Many academic medical thought leaders insist that the best way to find those treatment protocols is to test them in randomized controlled trials. Such RCTs require a large group of control subjects to receive either a placebo or conventional therapy and a large group to receive the experimental treatment in question. The problem is RCTs are outrageously expensive. In today's cost conscious healthcare system, that's a problem.
Enter comparative effectiveness research. CER compares two or more accepted treatments to determine which are most effective. Medical informatics comes into the picture because it's now possible to get these projects off the ground by analyzing huge patient databases. And much of that patient data can now be gleaned from electronic health record systems.
The American Recovery and Reinvestment Act of 2009 has earmarked $1.1 billion for CER. The Agency for Healthcare Research and Quality (AHRQ), the federal agency tasked with improving the quality, safety, efficiency, and effectiveness of health care, has been using part of that money to fund research on data infrastructure so that clinicians can figure how to take advantage of all the patient data in the Medicare system to compare treatment options. Other AHRQ-sponsored research has been looking at how to create an all-payer, all-claims database that clinicians can tap into for the same purpose.
[ Most of the largest healthcare data security and privacy breaches have involved lost or stolen mobile computing devices. For possible solutions, see 7 Tools To Tighten Healthcare Data Security. ]
Other CER-related projects include one led by David J. Magid, MD, director of research at the Colorado Permanente Group. His team searched through thousands of the group's EHRs to figure out which anti-hypertensive drugs are most effective when patients don't respond to first-line treatment with diuretics. The team managed to keep its research costs down to $200,000, a small fraction of what a randomized controlled trial would cost, and still came up with useful results, namely that beta blockers and ACE inhibitors work well.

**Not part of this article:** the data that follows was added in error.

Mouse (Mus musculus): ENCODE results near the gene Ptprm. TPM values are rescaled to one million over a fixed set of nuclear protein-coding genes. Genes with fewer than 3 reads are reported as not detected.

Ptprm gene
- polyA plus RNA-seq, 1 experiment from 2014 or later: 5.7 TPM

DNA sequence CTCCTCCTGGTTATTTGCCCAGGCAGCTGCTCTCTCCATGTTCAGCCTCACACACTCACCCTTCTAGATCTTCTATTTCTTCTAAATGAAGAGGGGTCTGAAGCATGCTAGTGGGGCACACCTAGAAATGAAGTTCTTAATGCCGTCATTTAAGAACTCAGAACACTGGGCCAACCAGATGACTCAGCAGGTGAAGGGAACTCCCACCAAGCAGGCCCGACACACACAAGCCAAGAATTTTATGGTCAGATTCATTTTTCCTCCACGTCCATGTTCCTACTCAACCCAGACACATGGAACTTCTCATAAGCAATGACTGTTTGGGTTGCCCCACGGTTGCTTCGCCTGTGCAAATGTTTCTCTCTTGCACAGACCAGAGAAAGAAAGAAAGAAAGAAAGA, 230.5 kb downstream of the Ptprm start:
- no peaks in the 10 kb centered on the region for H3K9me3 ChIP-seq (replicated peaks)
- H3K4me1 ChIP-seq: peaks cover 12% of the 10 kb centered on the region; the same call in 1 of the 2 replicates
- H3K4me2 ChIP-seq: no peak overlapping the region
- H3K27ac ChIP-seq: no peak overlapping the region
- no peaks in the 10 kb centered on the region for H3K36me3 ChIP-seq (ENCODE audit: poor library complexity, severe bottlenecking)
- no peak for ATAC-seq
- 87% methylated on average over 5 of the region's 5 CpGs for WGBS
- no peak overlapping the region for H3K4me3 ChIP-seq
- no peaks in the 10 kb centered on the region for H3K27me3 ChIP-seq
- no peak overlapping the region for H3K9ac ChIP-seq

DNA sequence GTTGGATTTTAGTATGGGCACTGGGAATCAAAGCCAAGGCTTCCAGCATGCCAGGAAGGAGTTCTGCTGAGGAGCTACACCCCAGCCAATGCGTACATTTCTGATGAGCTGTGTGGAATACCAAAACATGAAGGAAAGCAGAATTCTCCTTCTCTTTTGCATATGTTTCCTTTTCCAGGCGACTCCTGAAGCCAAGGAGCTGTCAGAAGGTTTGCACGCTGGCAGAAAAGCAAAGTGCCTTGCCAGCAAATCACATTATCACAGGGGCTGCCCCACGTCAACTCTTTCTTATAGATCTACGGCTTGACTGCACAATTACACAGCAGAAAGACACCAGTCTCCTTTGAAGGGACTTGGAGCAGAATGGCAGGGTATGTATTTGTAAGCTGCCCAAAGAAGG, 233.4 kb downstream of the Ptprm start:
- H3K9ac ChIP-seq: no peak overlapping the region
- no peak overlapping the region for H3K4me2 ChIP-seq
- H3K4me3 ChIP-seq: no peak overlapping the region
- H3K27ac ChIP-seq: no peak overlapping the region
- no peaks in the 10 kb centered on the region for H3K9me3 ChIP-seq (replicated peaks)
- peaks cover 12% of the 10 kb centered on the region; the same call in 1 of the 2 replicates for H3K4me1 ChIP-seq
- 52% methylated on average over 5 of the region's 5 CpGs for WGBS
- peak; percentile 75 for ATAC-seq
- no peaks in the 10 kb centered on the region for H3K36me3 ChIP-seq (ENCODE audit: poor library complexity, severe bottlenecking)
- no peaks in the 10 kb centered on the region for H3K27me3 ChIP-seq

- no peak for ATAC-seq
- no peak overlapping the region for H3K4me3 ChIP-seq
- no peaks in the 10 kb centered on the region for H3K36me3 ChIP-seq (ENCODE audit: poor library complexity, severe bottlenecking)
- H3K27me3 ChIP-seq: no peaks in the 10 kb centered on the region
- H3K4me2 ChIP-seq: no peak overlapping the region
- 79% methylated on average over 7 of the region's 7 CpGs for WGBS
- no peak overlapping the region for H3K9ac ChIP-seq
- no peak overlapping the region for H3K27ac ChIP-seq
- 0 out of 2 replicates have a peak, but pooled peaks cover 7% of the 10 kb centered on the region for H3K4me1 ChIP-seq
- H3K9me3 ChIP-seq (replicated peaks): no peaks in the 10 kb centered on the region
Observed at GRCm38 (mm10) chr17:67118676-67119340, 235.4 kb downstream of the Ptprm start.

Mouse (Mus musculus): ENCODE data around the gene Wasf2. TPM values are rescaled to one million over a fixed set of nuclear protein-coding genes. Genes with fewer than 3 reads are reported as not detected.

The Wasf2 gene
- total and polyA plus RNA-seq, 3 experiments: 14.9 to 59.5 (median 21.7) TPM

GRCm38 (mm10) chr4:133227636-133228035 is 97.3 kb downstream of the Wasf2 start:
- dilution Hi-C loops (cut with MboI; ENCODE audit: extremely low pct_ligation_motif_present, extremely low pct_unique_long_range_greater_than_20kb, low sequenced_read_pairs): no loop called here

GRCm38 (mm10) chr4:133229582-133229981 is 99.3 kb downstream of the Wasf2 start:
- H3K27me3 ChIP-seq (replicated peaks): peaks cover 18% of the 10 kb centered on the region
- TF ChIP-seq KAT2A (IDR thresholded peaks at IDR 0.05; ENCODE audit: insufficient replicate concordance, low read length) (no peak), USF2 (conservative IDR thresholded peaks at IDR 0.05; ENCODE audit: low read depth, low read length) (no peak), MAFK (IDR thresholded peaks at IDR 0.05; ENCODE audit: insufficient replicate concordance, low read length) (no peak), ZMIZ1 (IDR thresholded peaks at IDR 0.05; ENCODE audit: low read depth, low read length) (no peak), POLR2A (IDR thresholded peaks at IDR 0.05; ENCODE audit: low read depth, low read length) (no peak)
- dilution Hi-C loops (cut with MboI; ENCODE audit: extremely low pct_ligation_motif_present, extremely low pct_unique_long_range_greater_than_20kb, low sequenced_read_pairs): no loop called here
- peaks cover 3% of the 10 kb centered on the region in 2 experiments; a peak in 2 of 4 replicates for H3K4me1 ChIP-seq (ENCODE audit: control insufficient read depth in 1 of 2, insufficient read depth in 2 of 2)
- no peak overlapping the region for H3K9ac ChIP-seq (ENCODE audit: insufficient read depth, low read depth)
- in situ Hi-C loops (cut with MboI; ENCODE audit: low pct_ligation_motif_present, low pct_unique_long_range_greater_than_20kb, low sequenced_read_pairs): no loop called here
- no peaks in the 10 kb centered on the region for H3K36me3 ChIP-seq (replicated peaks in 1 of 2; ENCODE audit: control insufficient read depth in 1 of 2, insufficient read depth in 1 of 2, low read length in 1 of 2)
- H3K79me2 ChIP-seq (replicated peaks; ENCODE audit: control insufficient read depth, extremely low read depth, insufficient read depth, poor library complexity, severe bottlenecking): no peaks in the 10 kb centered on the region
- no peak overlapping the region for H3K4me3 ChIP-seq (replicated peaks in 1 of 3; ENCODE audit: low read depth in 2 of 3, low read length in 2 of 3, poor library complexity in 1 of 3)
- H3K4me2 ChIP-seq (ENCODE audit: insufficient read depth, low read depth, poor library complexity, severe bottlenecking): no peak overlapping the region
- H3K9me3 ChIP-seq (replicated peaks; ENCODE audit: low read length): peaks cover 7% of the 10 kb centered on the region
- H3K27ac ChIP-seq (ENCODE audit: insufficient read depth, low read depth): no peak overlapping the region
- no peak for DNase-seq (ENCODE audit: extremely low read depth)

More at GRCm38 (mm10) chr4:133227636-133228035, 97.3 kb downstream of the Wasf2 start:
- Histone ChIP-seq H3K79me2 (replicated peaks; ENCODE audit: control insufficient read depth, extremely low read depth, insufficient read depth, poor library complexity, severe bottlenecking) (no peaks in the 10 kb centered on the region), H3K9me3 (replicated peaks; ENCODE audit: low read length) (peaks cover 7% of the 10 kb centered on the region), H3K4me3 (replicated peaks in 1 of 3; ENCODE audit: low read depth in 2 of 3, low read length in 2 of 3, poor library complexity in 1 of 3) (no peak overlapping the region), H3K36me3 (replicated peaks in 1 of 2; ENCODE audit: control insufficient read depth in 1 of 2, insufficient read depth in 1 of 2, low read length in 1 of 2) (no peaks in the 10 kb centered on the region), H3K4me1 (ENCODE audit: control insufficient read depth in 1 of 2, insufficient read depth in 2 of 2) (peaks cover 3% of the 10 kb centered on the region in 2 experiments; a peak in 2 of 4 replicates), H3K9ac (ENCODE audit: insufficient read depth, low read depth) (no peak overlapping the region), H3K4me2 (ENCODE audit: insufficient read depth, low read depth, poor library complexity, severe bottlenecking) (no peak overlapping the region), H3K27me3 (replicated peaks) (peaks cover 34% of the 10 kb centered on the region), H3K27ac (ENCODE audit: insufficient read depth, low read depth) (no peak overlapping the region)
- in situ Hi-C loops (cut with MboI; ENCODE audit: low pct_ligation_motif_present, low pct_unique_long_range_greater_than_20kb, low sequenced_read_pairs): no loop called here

Similarly a consortium of large healthcare systems, including Kaiser Permanente and Mayo Clinic, is capitalizing on the power of tens of millions of e-records to generate research. For example, they recently launched programs to mine their EHRs to compare treatment protocols for diabetes.
"With these large databases and detailed clinical information, we can conduct comparative, effective research in real world settings, with a full range of patients, not just those selected for clinical trials," Joe V. Selby, director of Kaiser's research division, states in a recent issue of Scientific American.
Boston's Beth Israel Deaconess Medical Center, one of the teaching hospitals affiliated with Harvard Medical School, recently entered the CER arena in a big way. Starting this month, the medical center launched Clinical Query, a searchable patient data repository that lets researchers and clinicians look for potential connections between diseases, treatment options, and risk factors, which in turn can become the jumping off point for a research project.
So if a Harvard researcher wants to compare the benefits of diuretics to ACE inhibitors among patients with hypertension, he can use Clinical Query to look at the records of more than 2 million patients and 200 million data points, including diagnoses, medications taken, lab values, and radiology images.
A comparison of data on the two classes of high blood pressure meds might reveal that one is more effective than the other. And while the results of that CER analysis may not carry the same weight as a randomized clinical trial in which groups of patients were actually given the drugs in real time to see which were more effective, the CER results can still guide clinicians on treatment options for their patients.
Given the fact that comparative effectiveness research will likely cost far less than a randomized clinical trial, it's time healthcare stakeholders take a closer look at this approach. The challenge for IT departments is going to be getting searchable patient data repositories up and running. Few hospitals have the resources to create their own version of Clinical Query. But at the very least, they need to start ramping up their data warehousing and data mining initiatives.
EHR systems are now collecting invaluable information that physicians can use to detect disease patterns, clusters of patients exposed to specific toxins, and groups of patients who respond well to various drug regimens. We can't waste this gold mine.
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